The accuracy of an SAR ADC is dependent on the DAC outputs which are calculated here in the case of no initial charge on the array (

As a result of (

The maximum DNL for the SSC array is expected to occur at the step below the MSB transition [

One potential issue with these two series capacitor array structures (SSC and SC) is the parasitic capacitances

Four behavioral simulations of the SSC and the SC array DAC were performed to verify the previous analysis. The values of the unit and attenuation capacitors used are Gaussian random variables with standard deviation of 1% (

Behavioral simulations comparing the linearity of the SSC and the SC array.

Behavioral simulation of 1000 Monte Carlo SNDR versus the different bits distribution of MSB and LSB arrays.

Behavioral simulation of 1000 Monte Carlo SNDR versus the percentage of the top-plate parasitic capacitance

Behavioral simulation of 1000 Monte Carlo SNDR versus the percentage of the top-plate parasitic capacitance

The power consumption of the SAR converter is dominated by the DAC capacitor array, the comparator, and the switches’ drivers. The array’s power is proportional to the sum of the array total capacitance

The power consumptions of the comparator and switch drivers are also proportional to the equivalent input capacitance

A high-speed SAR converter imposes a stringent requirement in the clock generation; for example, an 8 b 180 MS/s SAR ADC requires an internal master clock of over 1.62 GHz. To generate such a high-frequency clock pulse the generator will consume even more power than the ADC itself. Due to the power limitations of the clock generator in a synchronous SA design an asynchronous SAR processing technique [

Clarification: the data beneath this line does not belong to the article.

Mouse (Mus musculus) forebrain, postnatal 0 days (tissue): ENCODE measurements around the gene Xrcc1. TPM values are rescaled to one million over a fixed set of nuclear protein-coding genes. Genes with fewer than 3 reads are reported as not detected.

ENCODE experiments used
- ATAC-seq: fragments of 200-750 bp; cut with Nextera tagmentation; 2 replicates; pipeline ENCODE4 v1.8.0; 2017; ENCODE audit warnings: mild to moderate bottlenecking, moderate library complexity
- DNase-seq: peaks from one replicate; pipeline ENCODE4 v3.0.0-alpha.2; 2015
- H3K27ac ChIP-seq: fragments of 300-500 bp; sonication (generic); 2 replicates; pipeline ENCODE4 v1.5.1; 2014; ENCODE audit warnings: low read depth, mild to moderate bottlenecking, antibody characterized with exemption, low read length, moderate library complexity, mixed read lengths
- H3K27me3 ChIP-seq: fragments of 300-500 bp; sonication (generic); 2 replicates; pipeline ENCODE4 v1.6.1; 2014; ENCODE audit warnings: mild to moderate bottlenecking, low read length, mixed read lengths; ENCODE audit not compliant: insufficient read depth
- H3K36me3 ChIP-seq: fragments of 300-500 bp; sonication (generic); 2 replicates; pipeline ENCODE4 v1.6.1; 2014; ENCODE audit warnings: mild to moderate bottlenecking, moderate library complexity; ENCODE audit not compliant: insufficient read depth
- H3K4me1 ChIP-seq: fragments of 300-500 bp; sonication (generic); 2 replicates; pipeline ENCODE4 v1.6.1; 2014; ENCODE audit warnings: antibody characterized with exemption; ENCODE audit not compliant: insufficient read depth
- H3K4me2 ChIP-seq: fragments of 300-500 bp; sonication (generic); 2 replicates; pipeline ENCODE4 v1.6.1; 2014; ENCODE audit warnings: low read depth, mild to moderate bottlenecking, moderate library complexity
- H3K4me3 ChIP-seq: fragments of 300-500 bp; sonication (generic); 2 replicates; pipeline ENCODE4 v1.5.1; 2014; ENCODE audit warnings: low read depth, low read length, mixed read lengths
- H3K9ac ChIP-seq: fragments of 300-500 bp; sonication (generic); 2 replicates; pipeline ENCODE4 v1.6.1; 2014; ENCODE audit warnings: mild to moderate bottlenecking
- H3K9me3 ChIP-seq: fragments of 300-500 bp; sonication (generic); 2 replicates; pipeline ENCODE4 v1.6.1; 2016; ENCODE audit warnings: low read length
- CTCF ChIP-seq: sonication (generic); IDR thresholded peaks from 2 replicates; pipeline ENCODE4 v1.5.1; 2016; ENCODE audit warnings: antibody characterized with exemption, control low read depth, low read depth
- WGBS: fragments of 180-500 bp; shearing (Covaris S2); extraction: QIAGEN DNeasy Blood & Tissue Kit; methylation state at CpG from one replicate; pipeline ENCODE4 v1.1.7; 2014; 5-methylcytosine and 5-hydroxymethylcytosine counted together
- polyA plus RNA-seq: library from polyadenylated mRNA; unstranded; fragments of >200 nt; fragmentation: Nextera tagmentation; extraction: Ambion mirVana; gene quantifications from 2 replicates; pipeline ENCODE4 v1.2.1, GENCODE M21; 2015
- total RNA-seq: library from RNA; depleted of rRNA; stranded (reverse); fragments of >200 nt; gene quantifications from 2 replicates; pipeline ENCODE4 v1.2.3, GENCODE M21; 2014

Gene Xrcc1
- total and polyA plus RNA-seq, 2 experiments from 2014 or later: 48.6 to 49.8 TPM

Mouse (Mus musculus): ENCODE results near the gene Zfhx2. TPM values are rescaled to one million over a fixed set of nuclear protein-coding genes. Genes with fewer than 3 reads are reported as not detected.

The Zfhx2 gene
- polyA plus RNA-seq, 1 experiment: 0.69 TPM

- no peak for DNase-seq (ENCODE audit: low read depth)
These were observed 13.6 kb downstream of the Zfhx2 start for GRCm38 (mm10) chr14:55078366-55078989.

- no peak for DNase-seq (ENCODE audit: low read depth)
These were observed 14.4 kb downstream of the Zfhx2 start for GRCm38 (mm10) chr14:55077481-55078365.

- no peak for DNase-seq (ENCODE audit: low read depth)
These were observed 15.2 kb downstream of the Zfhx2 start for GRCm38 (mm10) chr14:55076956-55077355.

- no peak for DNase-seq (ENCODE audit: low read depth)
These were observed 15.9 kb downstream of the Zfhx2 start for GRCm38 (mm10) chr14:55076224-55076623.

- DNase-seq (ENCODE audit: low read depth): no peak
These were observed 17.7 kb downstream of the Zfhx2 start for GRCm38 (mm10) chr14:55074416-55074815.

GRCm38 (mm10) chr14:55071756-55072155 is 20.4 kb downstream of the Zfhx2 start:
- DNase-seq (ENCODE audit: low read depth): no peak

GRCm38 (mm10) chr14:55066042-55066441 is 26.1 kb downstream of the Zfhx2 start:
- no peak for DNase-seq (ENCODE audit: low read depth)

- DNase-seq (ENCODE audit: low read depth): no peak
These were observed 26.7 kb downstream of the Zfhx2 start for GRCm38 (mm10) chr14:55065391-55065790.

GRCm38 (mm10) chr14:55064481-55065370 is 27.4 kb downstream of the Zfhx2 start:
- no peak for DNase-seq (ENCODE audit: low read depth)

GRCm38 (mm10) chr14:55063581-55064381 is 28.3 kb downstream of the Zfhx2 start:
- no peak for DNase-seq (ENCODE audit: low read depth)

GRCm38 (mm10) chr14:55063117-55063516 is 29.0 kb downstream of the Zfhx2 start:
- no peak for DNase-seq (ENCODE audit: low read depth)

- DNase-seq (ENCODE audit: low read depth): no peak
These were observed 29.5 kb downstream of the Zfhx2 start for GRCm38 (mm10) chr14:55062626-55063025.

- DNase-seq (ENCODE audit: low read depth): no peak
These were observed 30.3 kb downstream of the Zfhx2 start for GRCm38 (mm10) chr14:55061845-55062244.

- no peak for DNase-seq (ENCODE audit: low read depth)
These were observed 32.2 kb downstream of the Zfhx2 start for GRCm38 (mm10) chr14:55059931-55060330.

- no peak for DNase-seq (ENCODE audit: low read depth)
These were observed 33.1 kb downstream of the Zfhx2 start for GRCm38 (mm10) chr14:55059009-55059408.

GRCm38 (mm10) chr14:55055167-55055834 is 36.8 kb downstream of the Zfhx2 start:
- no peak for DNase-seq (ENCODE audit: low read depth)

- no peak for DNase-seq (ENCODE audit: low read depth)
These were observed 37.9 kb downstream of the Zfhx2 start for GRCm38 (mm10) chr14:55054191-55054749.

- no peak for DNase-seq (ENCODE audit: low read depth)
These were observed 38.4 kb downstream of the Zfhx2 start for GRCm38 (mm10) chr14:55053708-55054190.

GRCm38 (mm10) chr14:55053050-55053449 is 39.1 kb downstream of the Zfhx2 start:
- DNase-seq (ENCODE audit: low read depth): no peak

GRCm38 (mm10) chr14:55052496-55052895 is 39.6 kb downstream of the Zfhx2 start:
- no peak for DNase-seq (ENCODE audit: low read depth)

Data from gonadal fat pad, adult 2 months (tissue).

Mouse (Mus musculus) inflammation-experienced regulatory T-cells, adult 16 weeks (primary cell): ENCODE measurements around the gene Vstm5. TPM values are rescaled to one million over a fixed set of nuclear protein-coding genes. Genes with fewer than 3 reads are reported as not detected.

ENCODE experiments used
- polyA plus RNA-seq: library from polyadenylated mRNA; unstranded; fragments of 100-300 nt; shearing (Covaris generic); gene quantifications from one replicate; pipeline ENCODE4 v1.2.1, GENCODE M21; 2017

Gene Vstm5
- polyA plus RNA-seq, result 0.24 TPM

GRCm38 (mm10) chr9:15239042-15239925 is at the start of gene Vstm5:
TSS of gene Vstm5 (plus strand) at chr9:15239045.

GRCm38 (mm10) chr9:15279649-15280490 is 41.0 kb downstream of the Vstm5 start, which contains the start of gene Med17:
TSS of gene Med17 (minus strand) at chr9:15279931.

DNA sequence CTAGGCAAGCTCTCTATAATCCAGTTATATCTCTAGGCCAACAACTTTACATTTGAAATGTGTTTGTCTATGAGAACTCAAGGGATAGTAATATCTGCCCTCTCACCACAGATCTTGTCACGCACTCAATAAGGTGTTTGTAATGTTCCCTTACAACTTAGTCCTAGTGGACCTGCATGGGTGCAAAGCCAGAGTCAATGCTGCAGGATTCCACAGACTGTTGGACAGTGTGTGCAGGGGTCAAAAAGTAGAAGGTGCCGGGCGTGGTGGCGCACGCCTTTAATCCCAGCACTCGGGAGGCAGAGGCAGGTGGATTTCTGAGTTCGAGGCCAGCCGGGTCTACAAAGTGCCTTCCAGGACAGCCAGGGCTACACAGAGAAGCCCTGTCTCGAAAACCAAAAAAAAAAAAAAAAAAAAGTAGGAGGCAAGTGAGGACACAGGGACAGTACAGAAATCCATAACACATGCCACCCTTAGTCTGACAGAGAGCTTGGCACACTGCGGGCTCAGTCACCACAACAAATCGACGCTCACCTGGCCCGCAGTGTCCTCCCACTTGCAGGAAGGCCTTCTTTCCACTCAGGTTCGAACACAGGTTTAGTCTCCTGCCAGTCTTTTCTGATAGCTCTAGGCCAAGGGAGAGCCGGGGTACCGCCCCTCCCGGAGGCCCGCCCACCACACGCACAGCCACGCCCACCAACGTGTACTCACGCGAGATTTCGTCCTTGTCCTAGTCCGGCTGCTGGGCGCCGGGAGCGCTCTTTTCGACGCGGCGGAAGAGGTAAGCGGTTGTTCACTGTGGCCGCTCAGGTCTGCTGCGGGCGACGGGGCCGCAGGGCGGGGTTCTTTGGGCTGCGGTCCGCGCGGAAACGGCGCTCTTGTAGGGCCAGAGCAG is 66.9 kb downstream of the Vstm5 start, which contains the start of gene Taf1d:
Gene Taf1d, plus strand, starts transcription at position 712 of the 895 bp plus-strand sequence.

The dynamic comparator [

Circuit schematic of the dynamic comparator.

To verify the proposed capacitor structure of the capacitive DAC, a 1.2 V, 8 b, 180-MS/s SAR ADC was designed using a 90 nm CMOS process with metal-isolator-metal (MIM) capacitor option. The SAR ADC was implemented in a fully differential architecture, with a full scale differential input range of 1.2

Figure

Performance Summary of the SAR ADC.

Technology | 90-nm CMOS with MIM |
---|---|

Resolution | 8 bit |

Sampling Rate | 180 MS/s |

Supply Voltage | 1.2 V |

Full Scale Analog Input | 1.2 Vpp differential |

SNDR (@ | 48 dB |

SFDR (@ | 58 dB |

ENOB (@ | 7.7 bit |

FOM | 0.37 pJ/conversion step |

DNL | |

INL | |

Power Consumption | |

Analog | 9.4 mW |

Digital | 2.3 mW |

Reference ladder | 2.3 mW |

Total | 14 mW |

Simulated FFT spectrum of the ADC.

30-times Monte Carlo simulation of SNDR from the 8 b SAR.

Simulated linearity: (a) DNL and (b) INL.

Simulated SNDR versus power consumption from the reference ladder for series-split (SSC) and binary-weighted split-capacitor array (BWSC).

A novel series-split capacitive DAC technique has been proposed which can both implement an efficient charge recycling SAR operation and achieve a small input capacitance. The reduction of the maximum ratio and sum of the total capacitance can lead to area savings and power efficiency, which allow the SAR converter to work at high speed while meeting a low power consumption requirement. Theoretical analysis and behavioral simulations of the linearity performance demonstrate that the proposed SSC structure can have a better INL and DNL than the traditional SC array structure. Simulation results of a 1.2 V, 8 b, 180-MS/s SAR ADC were presented exhibiting an SNDR of 48 dB at a 76 MHz input with the total power consumption of 14 mW that certifies the power efficiency of the novel circuit structure.

This work was financially supported by research grants from the University of Macau and FDCT with Ref nos. RG-UL/07-08S/Y1/MR01/FST and FDCT/009/2007/A1.